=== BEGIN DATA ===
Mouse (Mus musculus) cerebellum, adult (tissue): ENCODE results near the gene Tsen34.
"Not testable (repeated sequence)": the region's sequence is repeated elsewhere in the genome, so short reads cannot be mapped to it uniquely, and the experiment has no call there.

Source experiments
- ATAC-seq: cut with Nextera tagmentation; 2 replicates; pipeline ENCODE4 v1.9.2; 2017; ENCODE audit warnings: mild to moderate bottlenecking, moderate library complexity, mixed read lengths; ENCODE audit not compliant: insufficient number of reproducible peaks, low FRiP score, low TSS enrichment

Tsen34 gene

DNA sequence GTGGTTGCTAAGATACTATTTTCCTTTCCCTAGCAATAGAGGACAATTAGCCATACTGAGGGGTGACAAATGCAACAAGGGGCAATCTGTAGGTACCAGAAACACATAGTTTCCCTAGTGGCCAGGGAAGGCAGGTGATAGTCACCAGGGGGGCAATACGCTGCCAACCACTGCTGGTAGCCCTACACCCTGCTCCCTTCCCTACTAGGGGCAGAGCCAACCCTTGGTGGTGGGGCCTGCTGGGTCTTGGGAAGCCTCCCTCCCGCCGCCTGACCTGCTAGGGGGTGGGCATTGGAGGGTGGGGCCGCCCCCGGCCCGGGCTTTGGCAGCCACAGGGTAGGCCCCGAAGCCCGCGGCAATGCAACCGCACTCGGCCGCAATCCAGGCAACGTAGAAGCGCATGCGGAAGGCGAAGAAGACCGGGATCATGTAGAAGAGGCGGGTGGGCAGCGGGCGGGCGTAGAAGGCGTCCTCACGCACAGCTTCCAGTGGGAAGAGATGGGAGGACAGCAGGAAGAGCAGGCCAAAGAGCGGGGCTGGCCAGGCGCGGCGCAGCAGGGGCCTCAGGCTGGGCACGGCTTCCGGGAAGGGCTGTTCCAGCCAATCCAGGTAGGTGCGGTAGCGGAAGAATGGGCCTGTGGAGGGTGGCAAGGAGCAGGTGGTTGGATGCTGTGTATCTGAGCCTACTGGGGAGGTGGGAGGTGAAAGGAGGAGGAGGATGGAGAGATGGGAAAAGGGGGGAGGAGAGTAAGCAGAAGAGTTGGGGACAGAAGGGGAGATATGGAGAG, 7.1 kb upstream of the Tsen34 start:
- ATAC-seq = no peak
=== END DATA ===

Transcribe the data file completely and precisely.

Mouse (Mus musculus) cerebellum, adult (tissue): ENCODE results near the gene Tsen34.
"Not testable (repeated sequence)": the region's sequence is repeated elsewhere in the genome, so short reads cannot be mapped to it uniquely, and the experiment has no call there.

Source experiments
- ATAC-seq: cut with Nextera tagmentation; 2 replicates; pipeline ENCODE4 v1.9.2; 2017; ENCODE audit warnings: mild to moderate bottlenecking, moderate library complexity, mixed read lengths; ENCODE audit not compliant: insufficient number of reproducible peaks, low FRiP score, low TSS enrichment

Tsen34 gene

DNA sequence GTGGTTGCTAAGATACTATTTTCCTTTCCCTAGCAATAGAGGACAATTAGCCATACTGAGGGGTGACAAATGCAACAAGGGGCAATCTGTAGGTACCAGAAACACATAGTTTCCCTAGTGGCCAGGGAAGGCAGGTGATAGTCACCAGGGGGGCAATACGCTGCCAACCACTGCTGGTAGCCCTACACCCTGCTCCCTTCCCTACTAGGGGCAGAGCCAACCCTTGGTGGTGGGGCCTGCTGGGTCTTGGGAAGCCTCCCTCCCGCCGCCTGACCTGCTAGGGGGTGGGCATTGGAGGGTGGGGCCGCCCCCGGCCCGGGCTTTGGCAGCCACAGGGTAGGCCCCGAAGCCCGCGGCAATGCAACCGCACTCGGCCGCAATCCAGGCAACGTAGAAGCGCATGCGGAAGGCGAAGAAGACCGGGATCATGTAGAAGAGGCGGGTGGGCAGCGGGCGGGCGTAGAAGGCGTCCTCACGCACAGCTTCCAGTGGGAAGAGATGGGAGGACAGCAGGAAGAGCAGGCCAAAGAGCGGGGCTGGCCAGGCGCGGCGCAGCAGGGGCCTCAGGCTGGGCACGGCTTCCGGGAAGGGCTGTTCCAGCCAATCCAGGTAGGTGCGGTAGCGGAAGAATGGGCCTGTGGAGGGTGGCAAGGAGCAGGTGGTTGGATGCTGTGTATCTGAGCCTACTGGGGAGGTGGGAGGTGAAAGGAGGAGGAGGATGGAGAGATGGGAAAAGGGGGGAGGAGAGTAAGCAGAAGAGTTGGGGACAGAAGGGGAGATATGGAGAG, 7.1 kb upstream of the Tsen34 start:
- ATAC-seq = no peak